• Brian J. Walton

On Taking Breaks and Returning to Writing

It’s been over a year since I’ve done any serious, daily fiction writing. Oh, in that time I’ve been busy. I edited three editions of an anthology series. I took on a part-time teaching job. My family moved across the country. But the writing has been limited.

But now that we’ve moved, I’ve suddenly found myself with the time to return to writing. Hooray…? Let me explain. Being in the flow of a project is amazing. It’s one of the best experiences out there. But returning after some time away… Well, that just sucks.

Yes, there are the practical problems of not being able to remember every single detail of every line I threw into the ether more than a year ago. But that’s not really the main problem.

I’ve learned to see writing like going to the gym. When you take a break from working out, your first time returning to the gym (or the treadmill, in my case) is hellish. You wheeze. You stumble. You sweat… a lot. And it’s not just because you fell out of the habit. It’s much more than that.

See, writing, like working out, requires both stamina and strength. We not only have to train our brains to be used to a certain practice of sitting and staring at a screen, with only one app open for a long period of time. We also need to train our bodies to be able to manage those postures. We need to train our fingers and hands to move across the keyboard at a certain rate. And we need to train our imaginations to open up. To flow more freely.

But still, this is just the beginning. Because, like with a workout regime, getting your body back into shape also requires a plan. It’s not just about working out every day, or five days a week, or whatever your plan is. It’s about working out in the right way, focusing on the right things, and aligning all of that with your goals.

If you want to be a distance runner, don’t spend all your time at the bench press. And if you want to be able to bench twice your body weight, you’re going to have to get off the treadmill from time to time.

What does the right have to do with writing? Certain types of books require a certain kind of regimen. If I want to write a tightly plotted thriller, I may have to plot it out very carefully in advance. If I want to write a long-winded literary masterpiece, a more free-form approach will probably be more beneficial. But having one approach and applying it to the wrong kind of book can set you back days or even months.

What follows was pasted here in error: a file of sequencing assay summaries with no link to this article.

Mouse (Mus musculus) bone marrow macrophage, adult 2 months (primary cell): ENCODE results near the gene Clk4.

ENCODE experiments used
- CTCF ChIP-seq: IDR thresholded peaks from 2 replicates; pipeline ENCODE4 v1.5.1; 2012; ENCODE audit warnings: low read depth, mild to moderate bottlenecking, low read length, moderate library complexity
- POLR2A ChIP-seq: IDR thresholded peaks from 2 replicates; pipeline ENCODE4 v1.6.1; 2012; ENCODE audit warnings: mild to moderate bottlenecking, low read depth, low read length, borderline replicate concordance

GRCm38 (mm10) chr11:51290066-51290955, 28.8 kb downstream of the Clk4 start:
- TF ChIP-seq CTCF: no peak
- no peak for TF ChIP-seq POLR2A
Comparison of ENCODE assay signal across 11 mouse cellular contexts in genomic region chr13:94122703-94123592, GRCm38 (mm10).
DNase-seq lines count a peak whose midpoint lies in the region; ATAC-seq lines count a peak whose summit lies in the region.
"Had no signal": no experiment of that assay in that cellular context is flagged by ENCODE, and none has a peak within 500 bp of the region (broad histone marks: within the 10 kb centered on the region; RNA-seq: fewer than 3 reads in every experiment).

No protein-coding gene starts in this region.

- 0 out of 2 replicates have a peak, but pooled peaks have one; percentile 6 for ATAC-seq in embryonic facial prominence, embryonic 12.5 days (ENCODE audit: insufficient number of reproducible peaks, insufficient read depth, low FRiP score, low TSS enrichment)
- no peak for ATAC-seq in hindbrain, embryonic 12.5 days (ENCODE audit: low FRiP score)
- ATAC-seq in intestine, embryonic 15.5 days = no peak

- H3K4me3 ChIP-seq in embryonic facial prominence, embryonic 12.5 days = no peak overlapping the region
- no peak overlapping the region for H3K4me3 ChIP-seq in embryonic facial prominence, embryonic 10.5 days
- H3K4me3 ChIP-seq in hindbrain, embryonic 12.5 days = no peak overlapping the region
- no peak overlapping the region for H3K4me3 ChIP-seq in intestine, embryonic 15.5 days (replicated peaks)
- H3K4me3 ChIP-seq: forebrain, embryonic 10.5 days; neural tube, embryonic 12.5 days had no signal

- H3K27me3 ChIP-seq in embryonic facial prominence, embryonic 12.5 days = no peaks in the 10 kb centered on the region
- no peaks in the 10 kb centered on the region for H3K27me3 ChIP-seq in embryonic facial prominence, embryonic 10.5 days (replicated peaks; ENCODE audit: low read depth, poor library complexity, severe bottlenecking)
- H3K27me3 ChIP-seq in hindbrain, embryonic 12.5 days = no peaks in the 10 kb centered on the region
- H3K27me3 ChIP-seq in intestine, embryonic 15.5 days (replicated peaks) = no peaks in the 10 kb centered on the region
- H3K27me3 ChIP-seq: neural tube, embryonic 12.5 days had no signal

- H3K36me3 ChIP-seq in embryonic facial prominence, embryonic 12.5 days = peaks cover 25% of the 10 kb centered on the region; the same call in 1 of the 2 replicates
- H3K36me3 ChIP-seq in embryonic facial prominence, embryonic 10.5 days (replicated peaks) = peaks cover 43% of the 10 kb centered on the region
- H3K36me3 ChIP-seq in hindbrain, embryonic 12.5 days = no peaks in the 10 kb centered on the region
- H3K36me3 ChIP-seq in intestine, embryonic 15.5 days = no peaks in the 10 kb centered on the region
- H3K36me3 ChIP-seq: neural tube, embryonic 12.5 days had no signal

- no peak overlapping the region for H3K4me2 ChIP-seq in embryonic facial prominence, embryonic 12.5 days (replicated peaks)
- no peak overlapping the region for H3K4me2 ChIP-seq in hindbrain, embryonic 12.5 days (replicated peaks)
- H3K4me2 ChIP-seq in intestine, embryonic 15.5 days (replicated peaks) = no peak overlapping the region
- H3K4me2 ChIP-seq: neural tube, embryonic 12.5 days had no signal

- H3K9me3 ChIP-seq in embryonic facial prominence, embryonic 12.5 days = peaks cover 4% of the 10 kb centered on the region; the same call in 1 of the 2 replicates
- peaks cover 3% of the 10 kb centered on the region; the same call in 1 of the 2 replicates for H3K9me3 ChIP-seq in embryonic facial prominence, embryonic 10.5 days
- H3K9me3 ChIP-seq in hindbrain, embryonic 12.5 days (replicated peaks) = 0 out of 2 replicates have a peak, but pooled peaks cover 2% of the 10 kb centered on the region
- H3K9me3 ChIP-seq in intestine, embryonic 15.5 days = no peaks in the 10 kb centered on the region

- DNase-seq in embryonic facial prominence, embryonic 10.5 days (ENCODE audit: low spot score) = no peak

In my own writing, I am returning to the series I started over a year ago. As a way of getting back into it, I’ve tried to do some outlining. Now, I am what most people call a “pantser,” which means I write by the seat of my pants. Now, this is a misnomer because every author does some amount of planning. For pantsers, the planning usually happens in their heads rather than on paper. But it can be easy to look at other people’s success and assume it is something in their process that is working for them, and if only I could adopt that process, it would work for me as well.

But the problem is that this entire series was pantsed, not plotted. And trying to change my approach as I return to it is a bit like deciding you’re going to start training for a triathlon when you’ve been training for a marathon. You have to add all sorts of new workouts into your routine that you hadn’t already been doing, and that can be death to your progress.

What it all comes down to is that the most important thing is to have a plan. If you know what your goal is, you can set yourself up for success. Don’t train for a marathon if all you need to do is sprints, and don’t waste your time with short distance running if you have a marathon looming in your near future. Know your plan. Prepare for it accordingly. And start your training.

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